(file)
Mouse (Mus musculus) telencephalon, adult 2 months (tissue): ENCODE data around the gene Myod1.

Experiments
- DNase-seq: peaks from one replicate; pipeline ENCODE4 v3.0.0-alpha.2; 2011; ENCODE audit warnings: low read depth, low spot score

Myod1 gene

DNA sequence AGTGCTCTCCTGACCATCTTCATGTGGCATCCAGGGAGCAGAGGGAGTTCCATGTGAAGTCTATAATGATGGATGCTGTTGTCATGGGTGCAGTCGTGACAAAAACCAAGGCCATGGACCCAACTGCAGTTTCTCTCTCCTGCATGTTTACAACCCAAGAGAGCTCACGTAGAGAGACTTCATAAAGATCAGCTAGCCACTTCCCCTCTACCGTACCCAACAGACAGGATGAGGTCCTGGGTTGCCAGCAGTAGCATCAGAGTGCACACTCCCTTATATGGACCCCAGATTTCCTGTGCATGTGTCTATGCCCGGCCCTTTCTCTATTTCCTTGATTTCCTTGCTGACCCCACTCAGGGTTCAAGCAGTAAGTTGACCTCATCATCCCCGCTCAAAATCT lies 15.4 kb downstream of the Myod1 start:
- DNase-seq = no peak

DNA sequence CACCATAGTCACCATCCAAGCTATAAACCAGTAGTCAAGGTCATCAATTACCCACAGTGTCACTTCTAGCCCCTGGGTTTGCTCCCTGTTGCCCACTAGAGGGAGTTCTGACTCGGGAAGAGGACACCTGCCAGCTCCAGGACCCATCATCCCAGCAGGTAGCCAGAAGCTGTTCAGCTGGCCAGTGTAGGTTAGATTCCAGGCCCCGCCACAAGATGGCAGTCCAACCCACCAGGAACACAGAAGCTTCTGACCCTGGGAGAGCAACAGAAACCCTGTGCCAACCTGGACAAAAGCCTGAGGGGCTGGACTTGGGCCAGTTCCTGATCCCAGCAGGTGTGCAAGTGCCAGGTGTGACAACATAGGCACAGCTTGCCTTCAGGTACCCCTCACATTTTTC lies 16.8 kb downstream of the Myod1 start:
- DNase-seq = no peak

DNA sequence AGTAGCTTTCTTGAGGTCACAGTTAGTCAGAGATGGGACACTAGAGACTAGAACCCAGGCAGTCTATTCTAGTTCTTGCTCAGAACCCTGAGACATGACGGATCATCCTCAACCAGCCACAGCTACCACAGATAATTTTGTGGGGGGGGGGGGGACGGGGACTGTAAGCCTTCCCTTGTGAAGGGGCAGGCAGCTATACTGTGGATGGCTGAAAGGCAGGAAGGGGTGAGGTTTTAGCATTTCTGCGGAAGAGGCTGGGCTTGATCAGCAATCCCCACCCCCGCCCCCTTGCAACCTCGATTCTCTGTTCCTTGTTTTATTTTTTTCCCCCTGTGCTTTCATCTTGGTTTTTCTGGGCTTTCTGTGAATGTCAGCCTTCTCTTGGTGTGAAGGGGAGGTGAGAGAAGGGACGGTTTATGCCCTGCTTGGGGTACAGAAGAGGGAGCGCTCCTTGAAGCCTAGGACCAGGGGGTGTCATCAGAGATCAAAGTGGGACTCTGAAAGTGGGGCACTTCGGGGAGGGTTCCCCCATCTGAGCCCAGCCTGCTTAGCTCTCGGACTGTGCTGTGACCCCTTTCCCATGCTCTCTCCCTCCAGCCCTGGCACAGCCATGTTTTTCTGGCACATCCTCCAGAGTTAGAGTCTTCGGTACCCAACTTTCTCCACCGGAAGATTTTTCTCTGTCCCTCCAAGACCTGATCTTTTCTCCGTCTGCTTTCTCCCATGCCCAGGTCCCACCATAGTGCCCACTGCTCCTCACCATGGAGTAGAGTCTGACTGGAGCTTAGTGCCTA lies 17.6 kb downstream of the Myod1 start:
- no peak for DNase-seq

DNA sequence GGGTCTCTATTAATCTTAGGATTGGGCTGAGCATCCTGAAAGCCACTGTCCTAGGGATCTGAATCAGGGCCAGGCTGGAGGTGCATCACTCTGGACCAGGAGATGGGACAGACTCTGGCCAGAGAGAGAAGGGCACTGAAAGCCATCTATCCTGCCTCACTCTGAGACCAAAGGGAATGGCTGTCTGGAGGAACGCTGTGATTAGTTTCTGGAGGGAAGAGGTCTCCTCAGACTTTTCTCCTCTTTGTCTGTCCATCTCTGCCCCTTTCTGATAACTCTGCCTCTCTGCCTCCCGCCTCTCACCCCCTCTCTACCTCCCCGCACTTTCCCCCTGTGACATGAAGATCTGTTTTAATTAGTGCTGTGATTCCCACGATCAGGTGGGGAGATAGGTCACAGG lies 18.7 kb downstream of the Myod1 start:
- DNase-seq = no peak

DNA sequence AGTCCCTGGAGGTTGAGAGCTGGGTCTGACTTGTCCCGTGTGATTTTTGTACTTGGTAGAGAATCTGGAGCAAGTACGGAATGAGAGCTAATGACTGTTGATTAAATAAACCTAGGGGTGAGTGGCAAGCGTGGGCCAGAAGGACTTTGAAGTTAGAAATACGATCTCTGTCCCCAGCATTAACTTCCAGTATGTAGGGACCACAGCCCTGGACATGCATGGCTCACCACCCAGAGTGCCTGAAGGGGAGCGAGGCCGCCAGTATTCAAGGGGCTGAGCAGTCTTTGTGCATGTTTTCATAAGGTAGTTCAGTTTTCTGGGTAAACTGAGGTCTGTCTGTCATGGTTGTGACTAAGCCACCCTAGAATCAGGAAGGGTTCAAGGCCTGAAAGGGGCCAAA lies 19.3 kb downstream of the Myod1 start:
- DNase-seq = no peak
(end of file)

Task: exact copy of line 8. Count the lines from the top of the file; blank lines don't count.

- DNase-seq = no peak